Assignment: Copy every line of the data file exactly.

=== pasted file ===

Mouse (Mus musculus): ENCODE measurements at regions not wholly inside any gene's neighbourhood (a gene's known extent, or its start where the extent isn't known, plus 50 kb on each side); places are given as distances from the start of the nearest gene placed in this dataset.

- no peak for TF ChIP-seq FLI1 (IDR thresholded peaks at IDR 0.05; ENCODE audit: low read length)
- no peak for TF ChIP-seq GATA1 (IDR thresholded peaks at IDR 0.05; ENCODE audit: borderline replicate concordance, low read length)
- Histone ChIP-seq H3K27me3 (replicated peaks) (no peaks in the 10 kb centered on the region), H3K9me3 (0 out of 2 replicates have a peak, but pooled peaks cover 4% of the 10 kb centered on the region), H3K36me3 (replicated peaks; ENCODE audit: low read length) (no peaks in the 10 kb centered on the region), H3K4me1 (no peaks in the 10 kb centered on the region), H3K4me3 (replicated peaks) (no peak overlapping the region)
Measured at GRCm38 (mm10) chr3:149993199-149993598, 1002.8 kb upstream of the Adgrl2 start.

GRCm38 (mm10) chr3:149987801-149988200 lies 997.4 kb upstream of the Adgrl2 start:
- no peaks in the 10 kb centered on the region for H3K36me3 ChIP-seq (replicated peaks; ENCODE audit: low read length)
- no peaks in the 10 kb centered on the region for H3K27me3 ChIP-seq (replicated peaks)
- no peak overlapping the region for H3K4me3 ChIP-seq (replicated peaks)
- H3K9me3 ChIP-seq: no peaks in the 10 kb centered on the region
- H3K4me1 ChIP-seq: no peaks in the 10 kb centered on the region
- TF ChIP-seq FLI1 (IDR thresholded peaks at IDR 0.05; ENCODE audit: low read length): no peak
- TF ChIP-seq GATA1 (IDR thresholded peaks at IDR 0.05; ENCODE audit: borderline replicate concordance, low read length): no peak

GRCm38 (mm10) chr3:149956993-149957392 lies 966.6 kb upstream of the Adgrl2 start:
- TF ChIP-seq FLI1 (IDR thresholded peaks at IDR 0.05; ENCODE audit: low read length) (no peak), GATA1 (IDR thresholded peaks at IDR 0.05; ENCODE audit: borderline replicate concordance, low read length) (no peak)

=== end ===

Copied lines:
Mouse (Mus musculus): ENCODE measurements at regions not wholly inside any gene's neighbourhood (a gene's known extent, or its start where the extent isn't known, plus 50 kb on each side); places are given as distances from the start of the nearest gene placed in this dataset.

- no peak for TF ChIP-seq FLI1 (IDR thresholded peaks at IDR 0.05; ENCODE audit: low read length)
- no peak for TF ChIP-seq GATA1 (IDR thresholded peaks at IDR 0.05; ENCODE audit: borderline replicate concordance, low read length)
- Histone ChIP-seq H3K27me3 (replicated peaks) (no peaks in the 10 kb centered on the region), H3K9me3 (0 out of 2 replicates have a peak, but pooled peaks cover 4% of the 10 kb centered on the region), H3K36me3 (replicated peaks; ENCODE audit: low read length) (no peaks in the 10 kb centered on the region), H3K4me1 (no peaks in the 10 kb centered on the region), H3K4me3 (replicated peaks) (no peak overlapping the region)
Measured at GRCm38 (mm10) chr3:149993199-149993598, 1002.8 kb upstream of the Adgrl2 start.

GRCm38 (mm10) chr3:149987801-149988200 lies 997.4 kb upstream of the Adgrl2 start:
- no peaks in the 10 kb centered on the region for H3K36me3 ChIP-seq (replicated peaks; ENCODE audit: low read length)
- no peaks in the 10 kb centered on the region for H3K27me3 ChIP-seq (replicated peaks)
- no peak overlapping the region for H3K4me3 ChIP-seq (replicated peaks)
- H3K9me3 ChIP-seq: no peaks in the 10 kb centered on the region
- H3K4me1 ChIP-seq: no peaks in the 10 kb centered on the region
- TF ChIP-seq FLI1 (IDR thresholded peaks at IDR 0.05; ENCODE audit: low read length): no peak
- TF ChIP-seq GATA1 (IDR thresholded peaks at IDR 0.05; ENCODE audit: borderline replicate concordance, low read length): no peak

GRCm38 (mm10) chr3:149956993-149957392 lies 966.6 kb upstream of the Adgrl2 start:
- TF ChIP-seq FLI1 (IDR thresholded peaks at IDR 0.05; ENCODE audit: low read length) (no peak), GATA1 (IDR thresholded peaks at IDR 0.05; ENCODE audit: borderline replicate concordance, low read length) (no peak)